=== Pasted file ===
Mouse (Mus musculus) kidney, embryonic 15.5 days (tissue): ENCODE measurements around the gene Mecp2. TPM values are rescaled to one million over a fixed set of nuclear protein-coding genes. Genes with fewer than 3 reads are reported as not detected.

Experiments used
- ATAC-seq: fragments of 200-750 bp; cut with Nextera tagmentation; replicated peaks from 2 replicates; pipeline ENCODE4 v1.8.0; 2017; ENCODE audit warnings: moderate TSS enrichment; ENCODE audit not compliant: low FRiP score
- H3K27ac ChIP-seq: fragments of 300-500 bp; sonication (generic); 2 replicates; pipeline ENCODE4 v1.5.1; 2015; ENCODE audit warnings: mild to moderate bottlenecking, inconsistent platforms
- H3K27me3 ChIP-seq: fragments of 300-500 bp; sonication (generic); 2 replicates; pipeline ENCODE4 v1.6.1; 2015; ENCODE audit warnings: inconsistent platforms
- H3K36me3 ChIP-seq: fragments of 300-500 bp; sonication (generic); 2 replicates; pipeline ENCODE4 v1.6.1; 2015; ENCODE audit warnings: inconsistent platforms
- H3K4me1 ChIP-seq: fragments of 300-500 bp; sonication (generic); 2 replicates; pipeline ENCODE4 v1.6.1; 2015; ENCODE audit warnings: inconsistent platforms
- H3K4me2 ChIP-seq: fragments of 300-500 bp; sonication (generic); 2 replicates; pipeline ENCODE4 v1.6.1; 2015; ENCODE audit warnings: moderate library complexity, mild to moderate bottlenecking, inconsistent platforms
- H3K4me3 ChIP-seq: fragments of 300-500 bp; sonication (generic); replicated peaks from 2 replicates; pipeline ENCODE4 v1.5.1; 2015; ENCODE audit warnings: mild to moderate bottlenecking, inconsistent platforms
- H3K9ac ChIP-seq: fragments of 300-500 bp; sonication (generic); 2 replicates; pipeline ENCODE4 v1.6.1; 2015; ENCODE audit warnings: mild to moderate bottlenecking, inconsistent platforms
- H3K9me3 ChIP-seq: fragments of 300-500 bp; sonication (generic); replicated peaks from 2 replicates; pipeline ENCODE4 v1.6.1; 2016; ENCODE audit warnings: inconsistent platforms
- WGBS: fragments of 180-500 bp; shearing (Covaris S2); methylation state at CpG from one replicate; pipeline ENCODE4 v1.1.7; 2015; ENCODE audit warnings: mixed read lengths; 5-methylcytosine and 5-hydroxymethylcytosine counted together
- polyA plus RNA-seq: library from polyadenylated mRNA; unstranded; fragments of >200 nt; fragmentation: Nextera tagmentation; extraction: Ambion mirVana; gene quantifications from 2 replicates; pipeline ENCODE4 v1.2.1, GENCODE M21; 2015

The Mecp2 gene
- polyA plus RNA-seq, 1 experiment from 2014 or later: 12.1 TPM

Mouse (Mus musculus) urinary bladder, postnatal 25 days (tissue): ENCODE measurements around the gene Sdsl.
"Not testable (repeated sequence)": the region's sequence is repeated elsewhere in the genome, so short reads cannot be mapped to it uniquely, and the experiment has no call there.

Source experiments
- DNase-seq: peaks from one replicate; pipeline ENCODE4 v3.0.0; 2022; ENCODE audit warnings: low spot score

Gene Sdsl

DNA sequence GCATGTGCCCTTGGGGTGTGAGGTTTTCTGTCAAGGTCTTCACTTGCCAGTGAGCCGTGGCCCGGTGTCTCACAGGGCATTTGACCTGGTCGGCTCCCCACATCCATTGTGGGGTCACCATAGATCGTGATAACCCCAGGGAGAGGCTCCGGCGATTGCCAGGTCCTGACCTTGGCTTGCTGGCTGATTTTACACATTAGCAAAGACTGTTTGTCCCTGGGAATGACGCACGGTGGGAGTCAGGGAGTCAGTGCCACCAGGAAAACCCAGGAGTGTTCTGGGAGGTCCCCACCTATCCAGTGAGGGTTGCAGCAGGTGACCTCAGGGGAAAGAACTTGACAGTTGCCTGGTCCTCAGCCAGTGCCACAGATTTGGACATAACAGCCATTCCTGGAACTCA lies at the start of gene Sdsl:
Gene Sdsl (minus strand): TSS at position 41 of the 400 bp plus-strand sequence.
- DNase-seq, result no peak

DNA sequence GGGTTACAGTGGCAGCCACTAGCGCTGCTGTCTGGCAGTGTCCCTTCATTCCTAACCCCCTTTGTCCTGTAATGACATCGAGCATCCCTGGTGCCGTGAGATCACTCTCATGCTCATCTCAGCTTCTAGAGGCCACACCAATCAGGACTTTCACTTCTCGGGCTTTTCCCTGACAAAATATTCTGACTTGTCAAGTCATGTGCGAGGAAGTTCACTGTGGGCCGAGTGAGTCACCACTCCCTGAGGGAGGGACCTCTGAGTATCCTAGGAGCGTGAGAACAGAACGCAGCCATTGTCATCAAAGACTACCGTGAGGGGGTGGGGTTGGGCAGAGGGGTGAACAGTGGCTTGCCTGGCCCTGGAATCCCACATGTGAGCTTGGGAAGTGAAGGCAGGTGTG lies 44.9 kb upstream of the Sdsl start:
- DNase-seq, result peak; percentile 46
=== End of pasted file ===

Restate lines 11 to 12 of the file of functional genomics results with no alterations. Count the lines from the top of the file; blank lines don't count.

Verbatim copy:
- H3K9me3 ChIP-seq: fragments of 300-500 bp; sonication (generic); replicated peaks from 2 replicates; pipeline ENCODE4 v1.6.1; 2016; ENCODE audit warnings: inconsistent platforms
- WGBS: fragments of 180-500 bp; shearing (Covaris S2); methylation state at CpG from one replicate; pipeline ENCODE4 v1.1.7; 2015; ENCODE audit warnings: mixed read lengths; 5-methylcytosine and 5-hydroxymethylcytosine counted together